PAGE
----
Is the paperless office finally here?

Three years ago, Leo Hickman of the Guardian said of the promised paperless office: " Its repeated failure to arrive is as big a letdown as the perennial office party." But for some, it has finally arrived. The Globe and Mail describes Idea Rebel, a digital marketing agency in Vancouver, that is absolutely doctrinaire about it. Brian Borzykowski writes:

Idea Rebel is a truly paperless office. Pay stubs are e-mailed to employees, notes are taken on tablet devices and whiteboards get heavy use. Designers are allowed to bring in a pad of paper, but they have to take them home with them at the end of each day. He [CEO Jamie Garratt] wanted to go paperless, he says, because his business is all about creating digital products, such as applications, websites and social media tools. Using paper is the antithesis of his company’s core values.

The company actually turns down work where Requests for Proposals have to be supplied in print form, that's how serious they are about it. There's more on the company website that impresses:

From the very beginning our focus has been on digital solutions; our offices have been almost entirely paper free and we never print or fax. Our rebels make sure to keep reusable mugs for their daily coffees. We keep our power use and lighting to a minimum and always commute to work. Every Rebel either bikes, walks or takes transit to work. Many small changes can make a huge difference.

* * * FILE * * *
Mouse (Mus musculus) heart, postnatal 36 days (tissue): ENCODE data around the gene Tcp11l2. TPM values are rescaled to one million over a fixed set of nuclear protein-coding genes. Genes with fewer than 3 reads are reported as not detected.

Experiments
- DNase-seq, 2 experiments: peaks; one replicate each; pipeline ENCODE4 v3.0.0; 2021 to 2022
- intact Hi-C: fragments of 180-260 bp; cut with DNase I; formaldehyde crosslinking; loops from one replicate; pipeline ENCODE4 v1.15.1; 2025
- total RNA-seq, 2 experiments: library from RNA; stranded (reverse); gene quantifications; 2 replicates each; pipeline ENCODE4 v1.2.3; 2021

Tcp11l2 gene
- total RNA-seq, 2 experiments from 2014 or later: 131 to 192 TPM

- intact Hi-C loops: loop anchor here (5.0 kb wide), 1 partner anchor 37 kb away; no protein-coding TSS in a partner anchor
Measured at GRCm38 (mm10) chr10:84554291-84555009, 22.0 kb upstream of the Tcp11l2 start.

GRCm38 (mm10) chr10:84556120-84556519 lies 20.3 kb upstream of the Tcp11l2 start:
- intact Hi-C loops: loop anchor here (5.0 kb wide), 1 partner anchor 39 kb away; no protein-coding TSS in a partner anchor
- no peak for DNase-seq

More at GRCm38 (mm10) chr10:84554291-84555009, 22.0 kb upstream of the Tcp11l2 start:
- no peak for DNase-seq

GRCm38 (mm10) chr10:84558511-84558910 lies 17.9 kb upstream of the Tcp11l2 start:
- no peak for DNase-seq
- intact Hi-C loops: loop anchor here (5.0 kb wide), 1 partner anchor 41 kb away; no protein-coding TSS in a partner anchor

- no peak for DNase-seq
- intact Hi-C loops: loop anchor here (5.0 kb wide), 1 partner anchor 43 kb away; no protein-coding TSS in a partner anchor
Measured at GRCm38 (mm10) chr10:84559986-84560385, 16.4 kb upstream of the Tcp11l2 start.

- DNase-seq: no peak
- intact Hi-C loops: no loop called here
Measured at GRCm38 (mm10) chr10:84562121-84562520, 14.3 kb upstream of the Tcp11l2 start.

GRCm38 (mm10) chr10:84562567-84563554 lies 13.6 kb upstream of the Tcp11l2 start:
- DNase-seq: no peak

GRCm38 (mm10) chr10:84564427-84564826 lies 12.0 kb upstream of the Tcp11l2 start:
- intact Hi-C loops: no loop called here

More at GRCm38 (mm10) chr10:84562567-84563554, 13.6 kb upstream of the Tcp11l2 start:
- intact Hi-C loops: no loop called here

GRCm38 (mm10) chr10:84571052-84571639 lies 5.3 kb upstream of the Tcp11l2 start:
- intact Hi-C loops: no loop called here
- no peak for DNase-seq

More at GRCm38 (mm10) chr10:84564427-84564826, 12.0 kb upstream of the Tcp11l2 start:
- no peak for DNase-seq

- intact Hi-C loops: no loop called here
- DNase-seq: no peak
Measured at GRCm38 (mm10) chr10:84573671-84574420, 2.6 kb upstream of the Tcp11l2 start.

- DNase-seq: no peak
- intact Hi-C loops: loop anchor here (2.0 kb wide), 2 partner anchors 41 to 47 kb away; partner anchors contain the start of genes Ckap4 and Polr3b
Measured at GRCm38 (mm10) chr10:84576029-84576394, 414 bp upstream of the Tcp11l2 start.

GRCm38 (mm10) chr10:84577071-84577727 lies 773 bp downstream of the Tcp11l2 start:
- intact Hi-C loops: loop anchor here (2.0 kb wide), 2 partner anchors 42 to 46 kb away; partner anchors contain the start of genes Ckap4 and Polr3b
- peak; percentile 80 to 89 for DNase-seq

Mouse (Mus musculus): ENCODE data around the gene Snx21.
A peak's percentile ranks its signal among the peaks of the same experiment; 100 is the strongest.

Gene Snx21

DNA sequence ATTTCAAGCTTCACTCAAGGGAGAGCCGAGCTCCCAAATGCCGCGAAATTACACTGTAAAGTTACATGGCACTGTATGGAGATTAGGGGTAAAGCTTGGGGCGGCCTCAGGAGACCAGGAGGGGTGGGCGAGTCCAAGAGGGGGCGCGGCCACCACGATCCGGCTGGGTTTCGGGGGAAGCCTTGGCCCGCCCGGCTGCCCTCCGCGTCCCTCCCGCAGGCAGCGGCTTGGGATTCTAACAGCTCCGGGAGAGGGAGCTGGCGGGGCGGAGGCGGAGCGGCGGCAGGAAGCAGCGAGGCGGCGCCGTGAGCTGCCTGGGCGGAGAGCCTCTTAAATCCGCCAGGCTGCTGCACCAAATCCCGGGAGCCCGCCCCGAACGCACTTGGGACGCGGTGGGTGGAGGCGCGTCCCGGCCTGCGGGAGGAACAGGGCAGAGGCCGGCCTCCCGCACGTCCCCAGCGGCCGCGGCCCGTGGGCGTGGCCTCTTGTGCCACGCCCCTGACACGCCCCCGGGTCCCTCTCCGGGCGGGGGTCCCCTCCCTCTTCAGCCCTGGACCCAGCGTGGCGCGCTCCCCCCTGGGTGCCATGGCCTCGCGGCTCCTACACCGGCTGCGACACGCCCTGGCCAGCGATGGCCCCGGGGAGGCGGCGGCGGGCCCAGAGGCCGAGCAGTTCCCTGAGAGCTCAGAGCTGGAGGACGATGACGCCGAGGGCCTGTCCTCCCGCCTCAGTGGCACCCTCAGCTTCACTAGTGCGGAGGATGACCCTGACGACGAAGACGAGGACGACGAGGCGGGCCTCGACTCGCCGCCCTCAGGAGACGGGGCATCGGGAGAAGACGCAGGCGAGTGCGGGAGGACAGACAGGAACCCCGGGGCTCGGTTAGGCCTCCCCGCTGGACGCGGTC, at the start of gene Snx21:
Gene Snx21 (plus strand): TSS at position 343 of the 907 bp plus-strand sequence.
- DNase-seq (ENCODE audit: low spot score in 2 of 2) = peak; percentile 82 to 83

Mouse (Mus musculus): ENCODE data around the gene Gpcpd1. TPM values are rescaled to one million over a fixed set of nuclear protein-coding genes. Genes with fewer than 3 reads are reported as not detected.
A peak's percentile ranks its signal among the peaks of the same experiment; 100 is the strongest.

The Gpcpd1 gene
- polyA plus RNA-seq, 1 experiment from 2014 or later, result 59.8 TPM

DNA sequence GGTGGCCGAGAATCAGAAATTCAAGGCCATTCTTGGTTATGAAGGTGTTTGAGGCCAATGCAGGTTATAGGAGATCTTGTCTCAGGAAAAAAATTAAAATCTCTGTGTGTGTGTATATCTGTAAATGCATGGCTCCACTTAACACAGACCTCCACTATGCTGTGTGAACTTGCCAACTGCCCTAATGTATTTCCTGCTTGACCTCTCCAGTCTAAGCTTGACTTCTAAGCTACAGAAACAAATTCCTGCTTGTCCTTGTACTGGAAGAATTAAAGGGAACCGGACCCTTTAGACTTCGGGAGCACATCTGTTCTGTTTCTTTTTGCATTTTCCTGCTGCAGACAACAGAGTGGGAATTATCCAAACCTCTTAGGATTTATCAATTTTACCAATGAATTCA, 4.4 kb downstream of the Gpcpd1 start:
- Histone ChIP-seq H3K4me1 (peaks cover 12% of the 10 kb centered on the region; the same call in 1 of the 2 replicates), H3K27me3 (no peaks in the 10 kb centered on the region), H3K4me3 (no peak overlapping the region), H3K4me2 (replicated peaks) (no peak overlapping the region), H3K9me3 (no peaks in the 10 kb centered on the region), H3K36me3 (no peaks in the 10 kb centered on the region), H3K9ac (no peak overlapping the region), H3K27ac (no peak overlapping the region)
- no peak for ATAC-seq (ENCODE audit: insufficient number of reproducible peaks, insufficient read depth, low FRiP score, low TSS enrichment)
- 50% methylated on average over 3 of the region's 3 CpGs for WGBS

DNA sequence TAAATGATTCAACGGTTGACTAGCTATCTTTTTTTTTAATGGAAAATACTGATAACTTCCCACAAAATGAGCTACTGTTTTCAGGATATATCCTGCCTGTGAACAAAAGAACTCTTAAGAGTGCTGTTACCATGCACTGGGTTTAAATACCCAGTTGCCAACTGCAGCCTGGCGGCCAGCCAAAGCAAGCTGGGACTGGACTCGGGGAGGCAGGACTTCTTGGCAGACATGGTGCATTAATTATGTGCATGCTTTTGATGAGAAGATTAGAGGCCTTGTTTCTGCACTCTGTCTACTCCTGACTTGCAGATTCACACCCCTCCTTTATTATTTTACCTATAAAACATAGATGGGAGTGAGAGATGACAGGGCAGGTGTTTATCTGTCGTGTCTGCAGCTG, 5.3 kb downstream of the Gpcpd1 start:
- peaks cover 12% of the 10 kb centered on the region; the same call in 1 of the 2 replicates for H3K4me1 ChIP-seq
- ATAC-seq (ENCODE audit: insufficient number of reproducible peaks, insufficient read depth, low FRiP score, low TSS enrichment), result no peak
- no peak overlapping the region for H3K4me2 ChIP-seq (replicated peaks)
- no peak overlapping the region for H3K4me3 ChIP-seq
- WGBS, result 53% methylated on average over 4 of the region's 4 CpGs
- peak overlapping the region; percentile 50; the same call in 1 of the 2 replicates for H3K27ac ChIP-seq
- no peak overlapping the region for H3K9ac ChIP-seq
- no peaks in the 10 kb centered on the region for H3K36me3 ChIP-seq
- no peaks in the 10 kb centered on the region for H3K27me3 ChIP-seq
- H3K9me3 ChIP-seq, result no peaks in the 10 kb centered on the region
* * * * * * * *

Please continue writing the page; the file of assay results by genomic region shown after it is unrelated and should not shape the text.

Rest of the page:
© Al Granberg/The New York Times

Five years ago, the New York Times imagined the paperless home office; it complained that "while these digital toys reduce dependence on one resource, they increase it on another: energy." It had three, count'em, three scanners; a scansnap to attack piles of paper, a flatbed and a portable. Also a paper shredder. Really the office had not gone paperless, just file cabinetless. Now you just don't bother with the paper step at all; At IdeaRebel, the CEO describes why:

“It’s unbelievable how fast things move,” says Mr. Garratt, who points out that he uses Basecamp to collaborate with co-workers and clients. “When a document is finished it gets posted and the client can see it within seconds and make revisions just as quickly. It would take weeks if we had to print and show them everything.”

Three years ago we surveyed readers about how often they print; 47% said rarely, and 20% didn't even own printers. Have the numbers changed since then? Let's do it again:


Tags: survey | Work